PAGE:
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Bicycle Infrastructure

Commentary: Biking in the Bay Area vs. Belgium

A San Francisco cyclist reflects on the interplay of infrastructure, dangerously over-sized cars and trucks, and American driver attitudes

A cyclist navigating a bike, car, and tram intersection in Brussels. Photos by Jane Arc

Editor's note: Jane Arc is a San Francisco cyclist who lives in the Mission and was hit by motorists on two separate occasions--the second time was on Van Ness just last March. Arc sent an email to Streetsblog during a vacation in Brussels, where she reflected on the huge chasm in attitudes towards road safety in Belgium and the U.S. I thought her observations were great and worth turning into a post and sharing with readers.


I'm in Brussels for a short vacation and I've been riding one of the hotel rental bikes this morning. At home I ride a road bike I built from scratch to be fast, agile, fun, and as light as I could make it. So here in Brussels I was very apprehensive to borrow this bike that wasn't professionally fitted to me, was 18.5kg, had questionable brakes and vague-at-best handling. People here do not wear helmets on bicycles, and when I asked the desk if they rented helmets, she looked at me kind of confused and told me I didn't need one.

I was scared to get on this bike I didn't know well, in a city I don't know well, with road norms and etiquette I don't know at all, without my bike computer and radar and light and all of the stuff I feel like I need in San Francisco. I was scared to ride with no helmet and just wander around the city.

But after figuring out the "relaxed" nature of the bike, my fear almost immediately went away. There are bike lanes here, but curbs and barricades separate them. They're clearly marked with signage. This makes sense and is obviously safer than painting a lane on the road.

A center-running bike lane in Brussels, with the bike lane fully separated from traffic by curbs, trees and a buffer. Note how vastly different this is from Valencia in San Francisco or 90th Avenue in Oakland.

When drivers in Belgium encounter a cyclist, they slow down and try to figure out what the cyclist is doing and where they're going because -- I cannot believe this is something I need to state explicitly -- they don't want to murder anyone. What a contrast to American drivers who are absurdly and obviously aggressive and distracted (although I think this is charitable; the defining characteristic of American drivers does seem to be aggression).

I might never have been able to understand the experience of riding a bicycle in America as *deliberately violent and dangerous* if I had never come to Brussels and spent time in a city where riding a bicycle is expected to be safe. So much so that people do not wear helmets.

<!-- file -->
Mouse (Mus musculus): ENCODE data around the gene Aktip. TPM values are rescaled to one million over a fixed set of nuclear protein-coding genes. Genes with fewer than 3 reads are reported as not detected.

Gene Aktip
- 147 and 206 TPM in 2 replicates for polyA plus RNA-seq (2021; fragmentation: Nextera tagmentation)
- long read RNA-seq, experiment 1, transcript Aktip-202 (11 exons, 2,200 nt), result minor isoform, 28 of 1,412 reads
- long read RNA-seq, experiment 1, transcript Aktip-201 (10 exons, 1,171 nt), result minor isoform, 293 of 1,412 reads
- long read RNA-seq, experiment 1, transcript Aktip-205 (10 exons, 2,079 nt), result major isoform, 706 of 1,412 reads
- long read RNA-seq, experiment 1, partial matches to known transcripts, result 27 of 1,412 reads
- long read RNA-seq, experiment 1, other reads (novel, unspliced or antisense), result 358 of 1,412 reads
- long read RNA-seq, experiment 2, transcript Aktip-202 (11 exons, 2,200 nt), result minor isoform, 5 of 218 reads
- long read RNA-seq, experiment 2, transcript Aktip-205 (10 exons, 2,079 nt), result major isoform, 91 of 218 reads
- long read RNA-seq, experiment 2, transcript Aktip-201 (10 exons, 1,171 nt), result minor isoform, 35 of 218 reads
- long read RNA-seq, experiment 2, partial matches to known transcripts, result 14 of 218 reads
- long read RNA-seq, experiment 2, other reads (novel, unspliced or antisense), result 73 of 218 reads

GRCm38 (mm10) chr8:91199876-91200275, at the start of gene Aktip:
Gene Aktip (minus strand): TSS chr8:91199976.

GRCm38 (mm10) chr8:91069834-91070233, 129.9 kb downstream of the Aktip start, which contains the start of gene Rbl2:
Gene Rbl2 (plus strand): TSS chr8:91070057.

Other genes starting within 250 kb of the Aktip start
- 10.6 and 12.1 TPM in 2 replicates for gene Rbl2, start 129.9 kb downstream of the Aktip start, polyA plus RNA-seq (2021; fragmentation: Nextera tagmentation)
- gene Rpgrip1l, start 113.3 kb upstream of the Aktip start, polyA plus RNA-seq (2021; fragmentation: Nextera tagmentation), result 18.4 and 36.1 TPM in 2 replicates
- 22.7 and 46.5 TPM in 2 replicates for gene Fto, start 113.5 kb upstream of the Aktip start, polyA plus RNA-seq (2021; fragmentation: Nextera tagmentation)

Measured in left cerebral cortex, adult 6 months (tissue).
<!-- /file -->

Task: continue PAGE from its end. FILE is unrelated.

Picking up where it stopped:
A traffic circle in Brussels with a separated path for cyclists

We can continue to talk about the right kind of bike lanes and how to make safer streets for cyclists but I think we as Americans are deliberately ignoring the obvious and more serious problem: Americans want driving to be dangerous and violent. We buy these giant cars because they're safer -- but only for the occupants of those giant cars. Essentially, we behave as though it is okay to drive aggressively and blame cyclists and pedestrians for what happens to them, same with people in smaller cars or on motorcycles because the prevailing attitude is that "driving is dangerous, roads are dangerous, and people are just going to die."

A typical separated, sidewalk-level cycle track in Brussels.

And it's so perverse and sickening that we have accepted that in society. If I were to point this out to non-cyclist driver friends of mine, I'm sure they'd say "of course it's dangerous!" But nobody seems to want to have the discussion around why is it okay for people to die and be maimed, why is it everyone's responsibility but the drivers?

I'm just very sad for the state of transportation in the U.S. As someone deeply in love with bicycles (and formerly motorcycles), it makes me so sad that we have gotten to this place where I feel safe roads are irretrievably lost in America.

And it's because, as a country, we must want that. As I learned in Belgium, it's not because there aren't solutions.


Jane Arc is a middle aged former software engineer and current mid-tier triathlete (& member of golden gate triathlon club). She lives in the Mission but is afraid to ride there and now primarily rides in Marin.

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